Sorry, Weather Channel. We are wasting perfectly good Roman mythological names on winter storms when times call for crass commercial exploitation instead.
Hercules? He strangled snakes in his crib when he was a baby. That seems like a cruel and inhumane act, which would make him the Michael Vick of Mount Olympus and bring a jail sentence.
Janus? You named a winter squall after Chandler Bing's nasal girlfriend on "Friends?" Oh. My. God. That doesn't sound so threatening to me, unless, of course, the storm had an obnoxious laugh.
Nika? That was the secret password of a famous Roman riot in 532 AD where the Hippodrome was burned to the ground. Do we really want to associate our winter storms with the Occupy Wall Street activists of Constantinople? I don't think so.
Frankly, why should The Weather Channel get to pick the names of storms? Throwing a hashtag in front of some lame name from late sixth century BC or a classic 90s sitcom doesn't give them ownership in this day and age.
This is 2014, baby, and it's all about native advertising. You want to designate the storm? Let's pretend the weather map is Buzzfeed, Mashable or Huffington Post -- advertisers should pay for the naming rights of major weather patterns.
It's time to initiate what my branding expert friend Steve Yanovsky has dubbed upon hearing my idea "sponsored storms."
For example, Winter Storm Nika sounds like an eggplant dish at Forlini's off Canal Street. But collect two million dollars in sponsorship fees and suddenly it's Winter Storm Nike, with a nice big swoosh across the weather map and meteorologists warning: "Just snow it!"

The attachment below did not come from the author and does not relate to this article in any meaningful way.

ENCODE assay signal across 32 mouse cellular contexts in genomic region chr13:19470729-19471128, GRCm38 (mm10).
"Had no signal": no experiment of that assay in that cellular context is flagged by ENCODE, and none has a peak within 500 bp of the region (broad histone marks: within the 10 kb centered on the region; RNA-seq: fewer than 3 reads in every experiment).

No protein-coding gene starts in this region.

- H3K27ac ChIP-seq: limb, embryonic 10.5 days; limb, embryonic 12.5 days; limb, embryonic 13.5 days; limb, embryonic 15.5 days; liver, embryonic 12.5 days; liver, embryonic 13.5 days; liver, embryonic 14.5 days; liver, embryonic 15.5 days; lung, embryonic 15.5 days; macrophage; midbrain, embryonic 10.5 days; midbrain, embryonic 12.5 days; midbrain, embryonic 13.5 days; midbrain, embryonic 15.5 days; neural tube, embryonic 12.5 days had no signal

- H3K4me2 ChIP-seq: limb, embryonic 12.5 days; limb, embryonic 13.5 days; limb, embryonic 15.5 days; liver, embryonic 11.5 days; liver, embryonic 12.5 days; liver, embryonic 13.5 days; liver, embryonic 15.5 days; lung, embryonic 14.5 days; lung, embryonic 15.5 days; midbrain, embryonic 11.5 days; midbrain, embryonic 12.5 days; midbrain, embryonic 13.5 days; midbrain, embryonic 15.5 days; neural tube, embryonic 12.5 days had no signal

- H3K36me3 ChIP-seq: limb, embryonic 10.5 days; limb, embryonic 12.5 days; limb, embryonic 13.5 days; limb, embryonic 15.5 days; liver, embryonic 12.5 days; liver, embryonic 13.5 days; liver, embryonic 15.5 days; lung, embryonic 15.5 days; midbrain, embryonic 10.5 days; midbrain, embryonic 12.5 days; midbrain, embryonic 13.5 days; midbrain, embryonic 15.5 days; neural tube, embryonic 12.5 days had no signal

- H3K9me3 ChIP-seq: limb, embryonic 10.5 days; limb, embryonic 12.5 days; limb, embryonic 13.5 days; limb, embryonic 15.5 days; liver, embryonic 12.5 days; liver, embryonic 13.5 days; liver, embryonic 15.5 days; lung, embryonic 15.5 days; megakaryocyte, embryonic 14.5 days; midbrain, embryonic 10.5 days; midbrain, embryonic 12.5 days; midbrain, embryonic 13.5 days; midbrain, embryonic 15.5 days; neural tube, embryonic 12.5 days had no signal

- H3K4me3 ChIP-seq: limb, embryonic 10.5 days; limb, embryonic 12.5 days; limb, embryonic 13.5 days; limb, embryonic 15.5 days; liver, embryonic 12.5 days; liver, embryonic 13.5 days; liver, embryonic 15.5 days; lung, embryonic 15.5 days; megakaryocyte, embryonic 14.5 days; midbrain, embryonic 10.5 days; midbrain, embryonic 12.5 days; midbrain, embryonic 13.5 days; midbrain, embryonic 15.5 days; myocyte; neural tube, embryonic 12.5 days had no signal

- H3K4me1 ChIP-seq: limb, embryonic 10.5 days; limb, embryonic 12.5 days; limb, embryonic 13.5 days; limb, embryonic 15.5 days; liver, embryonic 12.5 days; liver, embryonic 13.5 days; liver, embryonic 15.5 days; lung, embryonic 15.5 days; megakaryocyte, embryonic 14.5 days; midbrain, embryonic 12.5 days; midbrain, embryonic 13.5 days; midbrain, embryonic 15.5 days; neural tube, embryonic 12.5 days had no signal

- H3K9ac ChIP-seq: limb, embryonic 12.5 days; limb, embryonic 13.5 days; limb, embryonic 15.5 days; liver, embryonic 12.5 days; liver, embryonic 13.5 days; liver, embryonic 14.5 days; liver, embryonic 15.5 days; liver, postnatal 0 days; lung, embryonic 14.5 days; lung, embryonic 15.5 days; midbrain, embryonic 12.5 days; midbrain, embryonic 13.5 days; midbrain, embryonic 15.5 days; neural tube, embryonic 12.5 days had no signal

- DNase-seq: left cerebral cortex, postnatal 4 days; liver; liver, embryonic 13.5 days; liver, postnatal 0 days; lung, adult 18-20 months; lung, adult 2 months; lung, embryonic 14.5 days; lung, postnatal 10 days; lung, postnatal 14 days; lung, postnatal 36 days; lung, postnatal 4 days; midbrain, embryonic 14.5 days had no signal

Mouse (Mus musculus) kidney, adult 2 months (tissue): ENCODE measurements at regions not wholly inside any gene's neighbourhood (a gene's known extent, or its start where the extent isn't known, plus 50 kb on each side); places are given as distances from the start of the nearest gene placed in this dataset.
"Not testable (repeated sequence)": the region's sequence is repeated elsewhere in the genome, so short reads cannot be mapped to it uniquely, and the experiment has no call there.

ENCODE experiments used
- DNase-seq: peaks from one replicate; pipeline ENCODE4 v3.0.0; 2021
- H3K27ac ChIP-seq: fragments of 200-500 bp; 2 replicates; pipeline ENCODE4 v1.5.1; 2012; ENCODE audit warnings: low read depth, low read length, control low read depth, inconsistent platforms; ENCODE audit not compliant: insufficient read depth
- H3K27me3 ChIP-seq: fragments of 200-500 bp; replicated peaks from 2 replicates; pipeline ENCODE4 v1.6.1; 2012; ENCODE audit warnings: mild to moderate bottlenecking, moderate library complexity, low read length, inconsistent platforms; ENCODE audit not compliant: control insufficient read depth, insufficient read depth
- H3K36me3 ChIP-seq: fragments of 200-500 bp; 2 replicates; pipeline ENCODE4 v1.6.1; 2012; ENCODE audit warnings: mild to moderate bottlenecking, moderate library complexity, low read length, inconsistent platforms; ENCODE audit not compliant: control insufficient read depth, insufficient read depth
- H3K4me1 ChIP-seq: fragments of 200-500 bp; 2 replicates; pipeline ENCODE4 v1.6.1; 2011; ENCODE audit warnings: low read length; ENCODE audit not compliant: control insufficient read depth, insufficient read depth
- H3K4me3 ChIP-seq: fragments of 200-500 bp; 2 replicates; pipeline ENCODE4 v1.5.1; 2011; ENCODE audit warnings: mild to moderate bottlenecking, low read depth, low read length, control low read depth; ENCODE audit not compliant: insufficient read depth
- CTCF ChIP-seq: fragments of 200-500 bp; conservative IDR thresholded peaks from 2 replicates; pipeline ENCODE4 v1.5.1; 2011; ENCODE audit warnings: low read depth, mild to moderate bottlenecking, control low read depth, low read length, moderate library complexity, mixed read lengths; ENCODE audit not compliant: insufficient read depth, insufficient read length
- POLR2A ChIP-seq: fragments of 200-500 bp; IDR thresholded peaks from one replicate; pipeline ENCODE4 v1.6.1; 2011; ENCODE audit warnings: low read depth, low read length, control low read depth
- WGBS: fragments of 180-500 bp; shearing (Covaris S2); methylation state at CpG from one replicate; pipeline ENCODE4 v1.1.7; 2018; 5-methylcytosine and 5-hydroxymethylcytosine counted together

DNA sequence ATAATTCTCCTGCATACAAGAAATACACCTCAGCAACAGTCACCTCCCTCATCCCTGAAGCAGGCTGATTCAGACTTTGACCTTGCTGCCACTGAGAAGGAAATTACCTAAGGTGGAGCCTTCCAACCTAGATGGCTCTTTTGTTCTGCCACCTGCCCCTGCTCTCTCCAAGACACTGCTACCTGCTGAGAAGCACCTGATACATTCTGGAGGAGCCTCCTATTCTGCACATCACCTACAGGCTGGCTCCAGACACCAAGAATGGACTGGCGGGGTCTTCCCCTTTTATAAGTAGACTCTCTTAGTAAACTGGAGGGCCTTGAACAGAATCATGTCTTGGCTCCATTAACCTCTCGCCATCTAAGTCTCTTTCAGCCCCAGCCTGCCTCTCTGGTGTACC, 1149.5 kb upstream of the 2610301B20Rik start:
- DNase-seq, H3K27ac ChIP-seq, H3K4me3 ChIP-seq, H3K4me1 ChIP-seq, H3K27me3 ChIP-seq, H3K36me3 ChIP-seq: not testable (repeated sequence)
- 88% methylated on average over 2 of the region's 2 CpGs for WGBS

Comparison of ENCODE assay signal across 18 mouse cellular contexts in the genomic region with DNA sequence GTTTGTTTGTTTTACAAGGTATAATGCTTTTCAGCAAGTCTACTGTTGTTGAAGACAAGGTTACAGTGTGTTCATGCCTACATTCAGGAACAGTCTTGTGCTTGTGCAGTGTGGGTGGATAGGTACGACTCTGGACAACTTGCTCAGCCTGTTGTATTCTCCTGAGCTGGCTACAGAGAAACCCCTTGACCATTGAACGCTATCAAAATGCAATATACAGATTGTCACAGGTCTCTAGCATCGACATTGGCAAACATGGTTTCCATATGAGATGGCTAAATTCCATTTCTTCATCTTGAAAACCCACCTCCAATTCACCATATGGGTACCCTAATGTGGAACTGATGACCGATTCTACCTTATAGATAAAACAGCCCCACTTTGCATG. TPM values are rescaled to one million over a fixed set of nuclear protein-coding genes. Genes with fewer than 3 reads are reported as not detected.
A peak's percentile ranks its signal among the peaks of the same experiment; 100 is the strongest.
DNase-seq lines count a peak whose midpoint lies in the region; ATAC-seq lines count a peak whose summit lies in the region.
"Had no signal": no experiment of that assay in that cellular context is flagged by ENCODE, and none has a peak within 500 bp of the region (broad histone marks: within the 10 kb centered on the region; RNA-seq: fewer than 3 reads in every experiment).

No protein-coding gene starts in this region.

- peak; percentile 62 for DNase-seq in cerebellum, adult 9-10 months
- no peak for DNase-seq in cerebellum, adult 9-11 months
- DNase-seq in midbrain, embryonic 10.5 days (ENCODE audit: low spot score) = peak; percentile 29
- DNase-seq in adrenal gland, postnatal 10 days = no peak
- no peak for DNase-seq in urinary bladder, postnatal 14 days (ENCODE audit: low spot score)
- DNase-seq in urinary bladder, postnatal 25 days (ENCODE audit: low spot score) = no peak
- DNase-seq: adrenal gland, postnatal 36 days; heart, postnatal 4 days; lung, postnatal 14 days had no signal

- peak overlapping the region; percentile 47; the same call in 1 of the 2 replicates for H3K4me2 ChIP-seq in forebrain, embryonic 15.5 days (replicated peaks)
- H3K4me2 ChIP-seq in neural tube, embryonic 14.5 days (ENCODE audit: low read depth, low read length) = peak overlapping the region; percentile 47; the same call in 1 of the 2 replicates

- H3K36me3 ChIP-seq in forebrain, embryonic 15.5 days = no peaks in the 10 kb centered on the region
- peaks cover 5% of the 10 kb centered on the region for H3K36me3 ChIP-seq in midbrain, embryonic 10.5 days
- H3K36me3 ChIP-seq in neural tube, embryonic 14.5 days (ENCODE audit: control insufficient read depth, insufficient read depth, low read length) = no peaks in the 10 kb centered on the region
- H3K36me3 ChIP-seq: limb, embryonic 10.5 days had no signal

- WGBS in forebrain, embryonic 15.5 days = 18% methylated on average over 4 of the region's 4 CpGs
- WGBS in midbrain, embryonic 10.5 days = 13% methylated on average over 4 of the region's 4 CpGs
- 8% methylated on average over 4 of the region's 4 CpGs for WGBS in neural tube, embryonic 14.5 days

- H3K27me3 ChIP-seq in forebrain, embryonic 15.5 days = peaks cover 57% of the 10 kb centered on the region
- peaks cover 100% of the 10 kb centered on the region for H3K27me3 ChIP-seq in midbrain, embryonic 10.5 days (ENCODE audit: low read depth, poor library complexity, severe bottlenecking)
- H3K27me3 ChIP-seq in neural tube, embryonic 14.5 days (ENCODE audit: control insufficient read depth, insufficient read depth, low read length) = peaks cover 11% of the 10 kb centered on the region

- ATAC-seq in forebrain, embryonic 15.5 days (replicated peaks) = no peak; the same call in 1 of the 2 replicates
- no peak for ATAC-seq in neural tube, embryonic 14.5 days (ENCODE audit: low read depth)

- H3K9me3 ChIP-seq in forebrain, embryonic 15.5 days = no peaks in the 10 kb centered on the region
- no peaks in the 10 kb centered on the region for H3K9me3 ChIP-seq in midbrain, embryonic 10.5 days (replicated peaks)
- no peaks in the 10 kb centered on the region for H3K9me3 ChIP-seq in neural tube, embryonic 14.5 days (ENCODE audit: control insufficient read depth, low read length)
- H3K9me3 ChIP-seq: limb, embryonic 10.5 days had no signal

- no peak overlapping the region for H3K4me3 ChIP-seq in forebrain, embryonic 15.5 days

Or get the National Weather Service sales force to pitch Winter Storm McDonald's, where the Hamburglar can be the cold front coming down from Canada, accompanied by the slogan "I'm shovelin' it!"
Each corporate brand buys the naming rights to each major storm, from the time it's just mere flurry coming in from Lake Erie to when it dumps two feet of snow on Boston. That should be about three to five days of 24/7 brand plugging on every weather report and Twitter feed. Let's face it, you can't get that non-stop action putting an ad in the Super Bowl broadcast ... and there are no production costs!
The pharmaceutical industry should seize the opportunity to sponsor those famous Arctic low-pressure zones which have put half the country in a deep freeze this winter, polar vortexes. However, they should rename them bipolar vortexes.
Finally, here's the big picture: over the course of a few dozen winters, all that sponsorship money would take this country out of debt. Every blizzard could bring America closer to solvency. National Weather Service -- it is your patriotic duty to send out those RFPs to Madison Avenue as soon as possible.
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